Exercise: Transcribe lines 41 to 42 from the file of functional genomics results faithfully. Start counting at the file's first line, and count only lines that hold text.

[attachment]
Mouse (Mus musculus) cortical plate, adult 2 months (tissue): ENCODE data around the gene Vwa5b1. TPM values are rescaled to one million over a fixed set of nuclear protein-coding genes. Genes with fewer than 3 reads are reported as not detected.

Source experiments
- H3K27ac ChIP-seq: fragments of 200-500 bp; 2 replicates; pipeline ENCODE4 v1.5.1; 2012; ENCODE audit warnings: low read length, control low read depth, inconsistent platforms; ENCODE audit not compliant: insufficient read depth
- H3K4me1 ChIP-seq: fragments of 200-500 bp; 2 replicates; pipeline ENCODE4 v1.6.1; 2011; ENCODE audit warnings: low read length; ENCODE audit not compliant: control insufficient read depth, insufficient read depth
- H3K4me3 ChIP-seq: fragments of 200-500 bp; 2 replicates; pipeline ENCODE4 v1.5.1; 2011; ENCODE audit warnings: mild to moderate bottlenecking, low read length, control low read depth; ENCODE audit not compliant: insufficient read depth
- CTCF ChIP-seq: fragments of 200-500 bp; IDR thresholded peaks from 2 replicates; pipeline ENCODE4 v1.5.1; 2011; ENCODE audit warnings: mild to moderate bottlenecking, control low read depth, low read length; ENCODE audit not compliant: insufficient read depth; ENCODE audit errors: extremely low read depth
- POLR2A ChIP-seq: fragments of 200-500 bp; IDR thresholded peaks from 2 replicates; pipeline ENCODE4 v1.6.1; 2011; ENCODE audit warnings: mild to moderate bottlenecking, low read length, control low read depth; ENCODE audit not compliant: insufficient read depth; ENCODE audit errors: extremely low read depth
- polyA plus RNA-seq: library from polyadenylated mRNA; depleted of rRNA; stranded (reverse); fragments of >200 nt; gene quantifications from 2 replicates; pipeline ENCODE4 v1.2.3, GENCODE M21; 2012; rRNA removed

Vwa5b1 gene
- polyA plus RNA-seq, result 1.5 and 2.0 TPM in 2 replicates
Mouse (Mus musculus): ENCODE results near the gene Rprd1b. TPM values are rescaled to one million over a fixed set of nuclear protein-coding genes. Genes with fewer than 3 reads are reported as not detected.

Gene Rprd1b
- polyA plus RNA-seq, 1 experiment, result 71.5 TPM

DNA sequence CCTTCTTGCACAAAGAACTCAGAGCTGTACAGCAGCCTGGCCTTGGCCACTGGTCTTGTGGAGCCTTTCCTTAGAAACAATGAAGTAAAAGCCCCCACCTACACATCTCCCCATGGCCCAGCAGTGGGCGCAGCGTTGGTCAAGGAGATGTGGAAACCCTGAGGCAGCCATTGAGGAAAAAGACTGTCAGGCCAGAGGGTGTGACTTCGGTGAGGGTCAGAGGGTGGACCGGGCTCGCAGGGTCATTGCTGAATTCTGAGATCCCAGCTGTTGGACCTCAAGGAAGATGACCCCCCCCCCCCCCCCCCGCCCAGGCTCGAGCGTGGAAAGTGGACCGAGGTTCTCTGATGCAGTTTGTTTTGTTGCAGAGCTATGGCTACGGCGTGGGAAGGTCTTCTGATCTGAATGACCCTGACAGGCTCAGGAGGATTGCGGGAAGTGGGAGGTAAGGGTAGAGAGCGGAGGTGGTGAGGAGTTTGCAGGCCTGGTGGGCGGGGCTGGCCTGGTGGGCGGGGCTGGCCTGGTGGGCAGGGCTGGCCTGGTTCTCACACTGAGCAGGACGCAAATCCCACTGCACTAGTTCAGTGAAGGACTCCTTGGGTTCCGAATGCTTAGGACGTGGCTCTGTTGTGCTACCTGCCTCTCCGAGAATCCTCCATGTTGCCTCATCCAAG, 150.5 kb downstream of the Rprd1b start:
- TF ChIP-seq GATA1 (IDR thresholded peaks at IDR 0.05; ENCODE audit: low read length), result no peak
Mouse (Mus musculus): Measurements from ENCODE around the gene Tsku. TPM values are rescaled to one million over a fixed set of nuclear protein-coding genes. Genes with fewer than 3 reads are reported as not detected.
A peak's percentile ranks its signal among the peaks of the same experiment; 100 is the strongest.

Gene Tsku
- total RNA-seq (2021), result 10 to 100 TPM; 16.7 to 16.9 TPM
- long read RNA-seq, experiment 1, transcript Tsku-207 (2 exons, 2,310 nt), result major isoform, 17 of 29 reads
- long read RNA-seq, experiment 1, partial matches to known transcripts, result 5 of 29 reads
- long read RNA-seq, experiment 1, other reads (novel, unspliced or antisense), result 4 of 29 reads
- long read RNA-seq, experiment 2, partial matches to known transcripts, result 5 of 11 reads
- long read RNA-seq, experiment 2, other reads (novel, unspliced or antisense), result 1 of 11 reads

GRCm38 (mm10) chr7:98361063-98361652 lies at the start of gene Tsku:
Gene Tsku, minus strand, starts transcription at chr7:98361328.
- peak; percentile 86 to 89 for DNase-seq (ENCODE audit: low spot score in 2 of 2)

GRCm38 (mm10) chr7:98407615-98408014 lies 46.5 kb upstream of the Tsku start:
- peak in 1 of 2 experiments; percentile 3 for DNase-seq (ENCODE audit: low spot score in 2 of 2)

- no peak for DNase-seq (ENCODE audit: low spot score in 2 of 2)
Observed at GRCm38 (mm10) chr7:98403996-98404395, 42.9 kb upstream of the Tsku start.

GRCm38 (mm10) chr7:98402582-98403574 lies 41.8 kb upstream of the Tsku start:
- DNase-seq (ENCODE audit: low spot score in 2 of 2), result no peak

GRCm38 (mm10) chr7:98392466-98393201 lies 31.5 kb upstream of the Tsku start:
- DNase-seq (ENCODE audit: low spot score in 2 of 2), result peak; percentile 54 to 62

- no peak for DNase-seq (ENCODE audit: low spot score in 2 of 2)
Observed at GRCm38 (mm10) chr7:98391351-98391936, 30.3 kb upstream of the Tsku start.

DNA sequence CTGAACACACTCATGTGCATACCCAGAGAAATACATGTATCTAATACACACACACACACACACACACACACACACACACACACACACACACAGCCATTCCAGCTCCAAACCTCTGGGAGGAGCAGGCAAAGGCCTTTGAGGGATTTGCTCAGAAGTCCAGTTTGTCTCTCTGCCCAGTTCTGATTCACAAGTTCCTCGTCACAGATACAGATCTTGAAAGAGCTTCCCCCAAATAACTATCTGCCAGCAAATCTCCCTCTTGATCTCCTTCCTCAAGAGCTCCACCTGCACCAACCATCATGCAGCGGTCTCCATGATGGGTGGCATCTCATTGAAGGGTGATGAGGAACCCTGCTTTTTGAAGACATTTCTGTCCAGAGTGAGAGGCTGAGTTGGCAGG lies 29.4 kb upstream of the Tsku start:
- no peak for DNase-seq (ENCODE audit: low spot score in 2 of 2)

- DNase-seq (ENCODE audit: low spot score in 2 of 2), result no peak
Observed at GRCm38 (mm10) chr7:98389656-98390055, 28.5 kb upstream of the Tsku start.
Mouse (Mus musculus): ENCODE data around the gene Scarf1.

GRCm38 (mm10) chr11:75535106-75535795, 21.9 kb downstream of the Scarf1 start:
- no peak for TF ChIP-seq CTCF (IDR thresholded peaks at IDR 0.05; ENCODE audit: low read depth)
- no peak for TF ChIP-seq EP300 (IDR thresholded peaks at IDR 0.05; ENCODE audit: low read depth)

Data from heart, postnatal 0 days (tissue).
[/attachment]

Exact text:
Observed at GRCm38 (mm10) chr7:98389656-98390055, 28.5 kb upstream of the Tsku start.
Mouse (Mus musculus): ENCODE data around the gene Scarf1.